Growing old is not for the timid.
We've lived across the hall from Hannah for 15 years. It used to be Hannah and George, but Hannah rang our bell late one night saying something was wrong with George. We'd never been inside their apartment. Hannah slept in the living room and George slept in the back bedroom. He may have called out, but Hannah is quite hard of hearing. He was lying on the floor and already blue.
Hannah stood in the hall screaming at the ceiling. "You should have taken me, God! I'm the b----."
We discovered a terrible fact about our condo that night: The elevators aren't large enough for a gurney. Dead or not, you go out sitting up.
If Hannah was lonely without George, she never mentioned it. She continued going to temple; she closed down the business.
She must have been close to 90 when she got into the fight that consumes her. Shirley, a widow in her late 80s, lives in the penthouse on Social Security. "Trash when she moved in and trash today," Hannah says.
The two women were assigned parking spaces next to each other. Every time Shirley opened her car door, she banged Hannah's car. Hannah went upstairs to confront her. I don't know what happened, but the next day, Hannah showed up with her arm in a sling, and Shirley passed photos around the building of her bruised face.
Hannah's car was missing. She claimed Shirley had it towed out of spite, but the police found it parked downtown. Hannah may have driven somewhere, forgotten and walked home. We often saw her headed out, head bent, moving fast, a tiny figure with white curls, dressed in the same immaculately ironed skirts and blouses she'd worn since the '50s.
She got a notice from the Florida DMV to take a driving test. She claimed Shirley turned her in. For what, we did not know. But after the test, she said she was allowed to drive if another licensed driver was in the car.
The next week, she needed to go to the grocery store, and asked me to ride along. She offered to let me drive, but I said no. I wanted to protect her pride.
"Did you fail your test?" She could hear me better in the car.
"They say I don't look when I'm backing up. How crazy is that?" Hannah fixed her eyes on me and almost hit the car in front of us.
Hannah started on Shirley. Shirley and the rotund president of our building were sleeping together. He would do anything for her. When Hannah wasn't home, they broke into her apartment and took things. The Big Cheese and the Little Rat were ruining her life.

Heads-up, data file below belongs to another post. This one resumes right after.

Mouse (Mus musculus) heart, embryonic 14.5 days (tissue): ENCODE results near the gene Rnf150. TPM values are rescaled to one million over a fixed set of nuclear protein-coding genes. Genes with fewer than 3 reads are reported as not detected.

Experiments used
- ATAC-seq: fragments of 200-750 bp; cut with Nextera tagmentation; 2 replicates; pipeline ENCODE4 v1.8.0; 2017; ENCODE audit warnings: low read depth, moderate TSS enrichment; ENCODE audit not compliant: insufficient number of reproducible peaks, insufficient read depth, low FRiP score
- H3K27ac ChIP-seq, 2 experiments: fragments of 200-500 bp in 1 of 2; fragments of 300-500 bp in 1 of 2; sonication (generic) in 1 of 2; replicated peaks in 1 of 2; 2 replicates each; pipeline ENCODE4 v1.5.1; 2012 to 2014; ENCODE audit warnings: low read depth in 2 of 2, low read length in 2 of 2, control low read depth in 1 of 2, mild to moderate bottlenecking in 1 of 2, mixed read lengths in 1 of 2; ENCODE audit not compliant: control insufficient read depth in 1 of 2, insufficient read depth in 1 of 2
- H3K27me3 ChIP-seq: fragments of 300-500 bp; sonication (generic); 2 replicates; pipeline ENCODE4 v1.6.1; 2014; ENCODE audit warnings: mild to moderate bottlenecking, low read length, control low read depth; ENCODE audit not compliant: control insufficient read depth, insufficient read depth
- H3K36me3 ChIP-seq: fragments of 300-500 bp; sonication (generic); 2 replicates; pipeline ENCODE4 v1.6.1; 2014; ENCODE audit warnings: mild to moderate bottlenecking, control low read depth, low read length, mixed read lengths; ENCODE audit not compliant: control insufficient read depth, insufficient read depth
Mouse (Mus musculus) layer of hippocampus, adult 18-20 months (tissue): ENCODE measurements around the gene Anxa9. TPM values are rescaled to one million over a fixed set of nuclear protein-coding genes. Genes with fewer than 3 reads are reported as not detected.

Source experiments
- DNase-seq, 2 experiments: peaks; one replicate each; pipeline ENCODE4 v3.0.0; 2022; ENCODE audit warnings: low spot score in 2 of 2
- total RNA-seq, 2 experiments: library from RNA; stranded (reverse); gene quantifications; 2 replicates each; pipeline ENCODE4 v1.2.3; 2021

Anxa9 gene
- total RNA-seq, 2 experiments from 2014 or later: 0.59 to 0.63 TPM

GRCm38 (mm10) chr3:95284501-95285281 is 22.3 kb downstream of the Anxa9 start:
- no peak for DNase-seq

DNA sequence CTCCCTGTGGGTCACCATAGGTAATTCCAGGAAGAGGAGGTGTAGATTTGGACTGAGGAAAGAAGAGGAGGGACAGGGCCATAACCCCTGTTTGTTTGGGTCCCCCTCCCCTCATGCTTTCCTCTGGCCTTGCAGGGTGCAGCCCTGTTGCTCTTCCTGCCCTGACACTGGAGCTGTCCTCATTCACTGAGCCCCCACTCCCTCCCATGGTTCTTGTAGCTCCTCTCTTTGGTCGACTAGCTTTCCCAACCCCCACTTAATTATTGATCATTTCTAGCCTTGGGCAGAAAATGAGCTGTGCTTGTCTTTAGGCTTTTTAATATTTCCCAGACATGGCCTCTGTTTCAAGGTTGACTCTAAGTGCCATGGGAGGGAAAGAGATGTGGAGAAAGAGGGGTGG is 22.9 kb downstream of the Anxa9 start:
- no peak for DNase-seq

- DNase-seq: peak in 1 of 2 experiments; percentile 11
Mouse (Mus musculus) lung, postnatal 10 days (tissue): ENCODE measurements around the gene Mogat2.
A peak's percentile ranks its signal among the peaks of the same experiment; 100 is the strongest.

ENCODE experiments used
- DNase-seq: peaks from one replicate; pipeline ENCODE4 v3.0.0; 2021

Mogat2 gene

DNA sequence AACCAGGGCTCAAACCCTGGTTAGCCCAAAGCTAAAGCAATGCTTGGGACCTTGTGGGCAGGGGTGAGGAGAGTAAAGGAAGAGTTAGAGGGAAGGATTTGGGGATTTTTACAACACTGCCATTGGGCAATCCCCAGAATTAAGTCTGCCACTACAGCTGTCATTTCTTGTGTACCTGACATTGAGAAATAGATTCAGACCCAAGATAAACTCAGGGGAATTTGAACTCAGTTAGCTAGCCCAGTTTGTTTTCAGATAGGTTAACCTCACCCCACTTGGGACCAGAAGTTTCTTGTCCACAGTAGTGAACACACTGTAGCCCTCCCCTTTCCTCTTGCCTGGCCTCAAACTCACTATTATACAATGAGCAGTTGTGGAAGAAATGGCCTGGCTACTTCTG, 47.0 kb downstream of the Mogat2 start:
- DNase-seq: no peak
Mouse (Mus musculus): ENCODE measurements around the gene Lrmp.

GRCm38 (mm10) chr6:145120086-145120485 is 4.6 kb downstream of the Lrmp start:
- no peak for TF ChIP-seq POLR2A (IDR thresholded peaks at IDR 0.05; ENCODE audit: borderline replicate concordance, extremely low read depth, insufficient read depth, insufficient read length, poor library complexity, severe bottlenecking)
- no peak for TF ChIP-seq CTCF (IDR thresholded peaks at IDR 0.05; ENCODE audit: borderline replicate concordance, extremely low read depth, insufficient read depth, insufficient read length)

I didn't say another word. I stared at the road, held on and prayed.
One day Hannah rang our bell, hysterical. She'd lost her phone. Maybe she'd dropped it down the garbage chute. She was going downstairs to climb into the garbage to see.
"No, no," we said, and went over to search. It was the first time we'd been inside since George died. The hurricane shutters were closed. In the middle of the day, the place was inky. One lamp worked and Hannah turned it on from the breaker box. Every flat surface was piled with books and papers and thick with dust. In the kitchen, her handwashed wardrobe of blouses and skirts hung on a string between two cabinets. The pallet she slept on and a sheet-covered chair faced an ancient TV. On a table next to the chair sat the telephone, unplugged.
My husband, Les, got the phone working, but we left worried. Hannah and George were wealthy. If her memory went, anyone could take advantage of her. When she died, her money was intended for designated Jewish organizations. Hannah gave me the name of a social worker from the Jewish Federation who sometimes helped her. I called and we talked.
She said Hannah refused every offer of aid. She had plenty of money for taxis, or for someone to clean the apartment. All she wanted was her license back. Her license back? The social worker said she hadn't failed the driving test once; she'd failed it three times. She wasn't to drive with a licensed driver. She'd misread the notice, which instructed her to bring a licensed driver in case she failed the test. She wasn't to drive at all.
The social worker said she could work through the court to have a guardian appointed for Hannah, but within the confines of her small world — the grocery store (close enough to walk if she didn't buy anything heavy) and the paths she'd made in her apartment — Hannah was independent. It seemed wrong to take that away.
"I'm losing my mind," Hannah said the day before we left for California. "You are seeing a person in hell and the terrible thing is, I know it."
Norma Watkins is a frequent contributor to Sunday Journal. Her memoir, "The Last Mississippi Spa," will be published by the University of Mississippi Press in 2011. Her website is normawatkins.com.